Συμβουλές Ψυχολογίας

Children and Screens

The World Health Organization (WHO) leaves no room for dispute. It explicitly states that young children need more physical activity in nature, less sedentary lifestyle as well as adequate and quality sleep. They also need to acquire good habits, physical and emotional health while reducing the chances of childhood obesity associated with diseases in adulthood.

A simple thought is what we should start from. We need to give joy back to our children by reducing the time spent in front of a screen and increasing interactive playtime. Consequently, his/her sleep will improve. However, activities that do not involve intense movement such as storytelling, painting, making a puzzle or singing with parents are thought to be equally important for children's development.

The screen

WHO is also clear on the limits of exposure of young children to screen: children under one year old are prohibited from being exposed to any screen while preschoolers are not allowed to watch TV programmes or play video games for more than one hour a day.

A logical question arises: Do screen exposure and computer use in childhood only have disadvantages? We know well that some of the prohibitions arise precisely because we find it difficult to set and keep boundaries.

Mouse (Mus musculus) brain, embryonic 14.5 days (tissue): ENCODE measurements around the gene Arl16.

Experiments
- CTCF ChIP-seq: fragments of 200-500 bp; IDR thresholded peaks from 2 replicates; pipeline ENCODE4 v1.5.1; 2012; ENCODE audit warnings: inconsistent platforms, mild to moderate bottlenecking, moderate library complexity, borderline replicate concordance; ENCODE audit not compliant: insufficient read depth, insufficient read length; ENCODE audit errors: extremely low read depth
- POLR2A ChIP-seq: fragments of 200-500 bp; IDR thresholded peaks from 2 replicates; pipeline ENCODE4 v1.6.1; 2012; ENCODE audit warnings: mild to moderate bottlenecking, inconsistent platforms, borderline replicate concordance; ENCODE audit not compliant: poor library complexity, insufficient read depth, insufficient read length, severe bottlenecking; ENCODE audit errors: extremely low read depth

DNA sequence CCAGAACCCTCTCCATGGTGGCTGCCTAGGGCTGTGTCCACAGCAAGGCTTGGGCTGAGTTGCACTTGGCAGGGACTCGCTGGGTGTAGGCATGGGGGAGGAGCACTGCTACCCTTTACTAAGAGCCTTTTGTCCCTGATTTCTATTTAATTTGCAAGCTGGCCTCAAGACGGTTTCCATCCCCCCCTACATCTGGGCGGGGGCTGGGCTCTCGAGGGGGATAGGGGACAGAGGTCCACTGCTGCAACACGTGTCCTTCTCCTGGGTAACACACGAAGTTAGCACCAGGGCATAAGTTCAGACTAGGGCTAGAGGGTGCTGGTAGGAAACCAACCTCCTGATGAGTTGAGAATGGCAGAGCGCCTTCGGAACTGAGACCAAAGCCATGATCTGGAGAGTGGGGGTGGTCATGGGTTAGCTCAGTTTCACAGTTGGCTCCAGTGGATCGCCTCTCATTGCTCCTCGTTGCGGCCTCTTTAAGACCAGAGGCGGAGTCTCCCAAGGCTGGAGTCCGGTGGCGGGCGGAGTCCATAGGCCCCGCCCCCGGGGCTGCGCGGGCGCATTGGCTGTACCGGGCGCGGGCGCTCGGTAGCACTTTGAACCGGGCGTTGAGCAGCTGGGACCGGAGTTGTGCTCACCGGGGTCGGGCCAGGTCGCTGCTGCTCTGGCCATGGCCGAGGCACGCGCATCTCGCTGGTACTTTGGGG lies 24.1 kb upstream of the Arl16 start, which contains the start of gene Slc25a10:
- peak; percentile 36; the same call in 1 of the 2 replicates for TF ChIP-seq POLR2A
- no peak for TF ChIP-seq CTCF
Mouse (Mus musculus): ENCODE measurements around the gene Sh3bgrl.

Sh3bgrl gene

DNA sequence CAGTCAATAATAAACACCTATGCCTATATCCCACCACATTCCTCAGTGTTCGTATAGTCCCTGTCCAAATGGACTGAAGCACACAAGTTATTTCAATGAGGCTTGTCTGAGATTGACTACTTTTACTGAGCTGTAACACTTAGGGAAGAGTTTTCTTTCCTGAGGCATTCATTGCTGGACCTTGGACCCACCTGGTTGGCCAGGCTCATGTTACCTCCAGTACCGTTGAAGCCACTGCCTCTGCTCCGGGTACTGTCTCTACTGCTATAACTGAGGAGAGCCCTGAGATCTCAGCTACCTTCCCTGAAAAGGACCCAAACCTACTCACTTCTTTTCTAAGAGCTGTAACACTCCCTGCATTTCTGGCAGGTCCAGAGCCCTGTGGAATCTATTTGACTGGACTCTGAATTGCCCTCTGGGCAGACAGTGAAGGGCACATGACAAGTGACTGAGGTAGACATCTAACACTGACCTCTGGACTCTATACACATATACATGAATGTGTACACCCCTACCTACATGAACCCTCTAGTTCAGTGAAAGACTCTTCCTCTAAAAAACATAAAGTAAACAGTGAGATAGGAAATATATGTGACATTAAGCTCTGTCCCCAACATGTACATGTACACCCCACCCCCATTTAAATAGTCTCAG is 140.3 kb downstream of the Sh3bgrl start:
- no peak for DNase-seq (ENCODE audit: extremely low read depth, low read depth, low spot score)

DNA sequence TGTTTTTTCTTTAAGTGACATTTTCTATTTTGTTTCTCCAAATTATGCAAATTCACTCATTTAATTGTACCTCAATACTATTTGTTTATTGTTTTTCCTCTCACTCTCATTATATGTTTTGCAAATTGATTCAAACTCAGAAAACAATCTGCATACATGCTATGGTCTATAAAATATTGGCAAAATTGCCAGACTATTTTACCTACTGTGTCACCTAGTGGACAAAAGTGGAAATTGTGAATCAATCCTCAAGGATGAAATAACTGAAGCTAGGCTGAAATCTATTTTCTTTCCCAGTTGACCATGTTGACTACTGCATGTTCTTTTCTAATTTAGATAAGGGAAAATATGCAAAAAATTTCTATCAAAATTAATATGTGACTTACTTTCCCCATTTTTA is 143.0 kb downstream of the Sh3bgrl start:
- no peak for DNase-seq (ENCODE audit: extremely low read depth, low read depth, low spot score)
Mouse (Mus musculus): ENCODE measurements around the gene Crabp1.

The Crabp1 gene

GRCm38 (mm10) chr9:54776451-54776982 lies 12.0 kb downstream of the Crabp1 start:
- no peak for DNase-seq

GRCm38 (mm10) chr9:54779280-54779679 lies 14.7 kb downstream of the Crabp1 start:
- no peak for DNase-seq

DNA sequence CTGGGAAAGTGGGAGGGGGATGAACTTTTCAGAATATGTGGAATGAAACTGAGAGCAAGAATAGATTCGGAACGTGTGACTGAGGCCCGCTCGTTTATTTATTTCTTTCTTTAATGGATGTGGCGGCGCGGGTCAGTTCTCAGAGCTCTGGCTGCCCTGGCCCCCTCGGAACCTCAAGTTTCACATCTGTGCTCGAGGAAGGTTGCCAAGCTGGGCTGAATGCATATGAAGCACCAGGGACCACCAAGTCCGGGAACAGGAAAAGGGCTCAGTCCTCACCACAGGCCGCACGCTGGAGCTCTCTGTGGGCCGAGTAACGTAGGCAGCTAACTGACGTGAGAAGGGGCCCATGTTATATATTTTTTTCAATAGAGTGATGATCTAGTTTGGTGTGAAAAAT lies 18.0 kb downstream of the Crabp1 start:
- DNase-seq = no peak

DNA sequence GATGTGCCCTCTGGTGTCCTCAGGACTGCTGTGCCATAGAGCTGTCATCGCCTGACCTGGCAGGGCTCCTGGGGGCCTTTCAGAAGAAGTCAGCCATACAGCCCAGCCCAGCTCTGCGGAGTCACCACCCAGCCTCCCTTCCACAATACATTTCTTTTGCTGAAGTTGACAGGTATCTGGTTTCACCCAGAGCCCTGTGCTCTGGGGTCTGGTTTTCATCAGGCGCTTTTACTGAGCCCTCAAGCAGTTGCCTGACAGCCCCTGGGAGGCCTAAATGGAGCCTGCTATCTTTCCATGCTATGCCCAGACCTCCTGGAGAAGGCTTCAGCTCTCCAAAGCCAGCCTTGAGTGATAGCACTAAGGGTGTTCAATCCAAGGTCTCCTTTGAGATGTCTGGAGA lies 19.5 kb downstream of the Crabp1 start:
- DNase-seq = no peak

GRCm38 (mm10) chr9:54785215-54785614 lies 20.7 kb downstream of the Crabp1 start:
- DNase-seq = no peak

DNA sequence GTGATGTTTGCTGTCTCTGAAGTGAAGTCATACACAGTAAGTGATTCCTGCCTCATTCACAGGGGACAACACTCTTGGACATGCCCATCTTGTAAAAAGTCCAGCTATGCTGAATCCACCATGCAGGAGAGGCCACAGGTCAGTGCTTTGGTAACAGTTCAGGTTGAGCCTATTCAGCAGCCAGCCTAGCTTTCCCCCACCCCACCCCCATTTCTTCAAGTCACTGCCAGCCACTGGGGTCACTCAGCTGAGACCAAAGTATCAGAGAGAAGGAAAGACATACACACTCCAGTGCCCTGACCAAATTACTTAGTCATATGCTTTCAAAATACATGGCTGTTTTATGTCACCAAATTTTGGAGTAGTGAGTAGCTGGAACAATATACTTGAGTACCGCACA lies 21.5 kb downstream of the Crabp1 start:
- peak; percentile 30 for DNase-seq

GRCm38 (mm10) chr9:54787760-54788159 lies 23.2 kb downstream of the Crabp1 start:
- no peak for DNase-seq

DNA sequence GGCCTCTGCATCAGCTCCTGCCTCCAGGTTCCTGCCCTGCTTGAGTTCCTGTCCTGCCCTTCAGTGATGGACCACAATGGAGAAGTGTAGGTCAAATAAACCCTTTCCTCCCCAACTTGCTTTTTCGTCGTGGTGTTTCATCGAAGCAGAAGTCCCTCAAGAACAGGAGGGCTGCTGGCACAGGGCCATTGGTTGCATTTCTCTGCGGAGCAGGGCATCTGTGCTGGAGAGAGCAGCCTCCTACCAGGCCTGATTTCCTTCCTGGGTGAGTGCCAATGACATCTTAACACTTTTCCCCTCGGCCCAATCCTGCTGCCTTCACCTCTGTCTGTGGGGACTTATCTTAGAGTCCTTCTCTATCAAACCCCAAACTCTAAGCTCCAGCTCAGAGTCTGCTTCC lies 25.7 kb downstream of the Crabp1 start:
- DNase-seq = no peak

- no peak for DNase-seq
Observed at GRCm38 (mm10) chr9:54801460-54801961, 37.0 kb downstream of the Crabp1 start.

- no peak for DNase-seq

Thus, let's look at the advantages of using these media with children from 2-5 years old and judge as parents whether our child ultimately benefits or not from his/her exposure to them. Certainly, the only parameters we need to keep constant are our child's engagement time following the instructions of the experts and our supervision while the child is in front of the screen.

The pros of using computer and tablets

By playing on the computer, young children learn to use the mouse, move the cursor over the screen and learn the basics of computer operation, thus developing their monitoring and controlling skills. Children can also learn the meaning of cause and effect while clicking on a button or using the mouse. Some games allow them to discover basic concepts such as colors, sizes, shapes. They also learn to be careful and alert as such games are usually interactive and the computer reacts to their actions (asks them to find a bigger flower, rewards them, urges them to suggest similar shapes, etc.).

Respectively, the tablet introduces children to math and reading while stimulating and practicing their visual and attention skills.

The benefits of video games: A heretical approach

From the age of 8 until adolescence, children are exposed to video games. The child learns to operate remote control moving both hands differently while developing coordination skills.

Research has shown that some video games can benefit children as they help them to develop different skills. Specifically:

  • Video games promote connection with teammates, both online (when it comes to online multiplayer games) and offline, as about 70% of children share the same interest while playing them.
  • Some games (e.g. puzzle or strategy games) require teamwork and cooperation, improve problem-solving skills, memory and observation, creativity and complex thinking.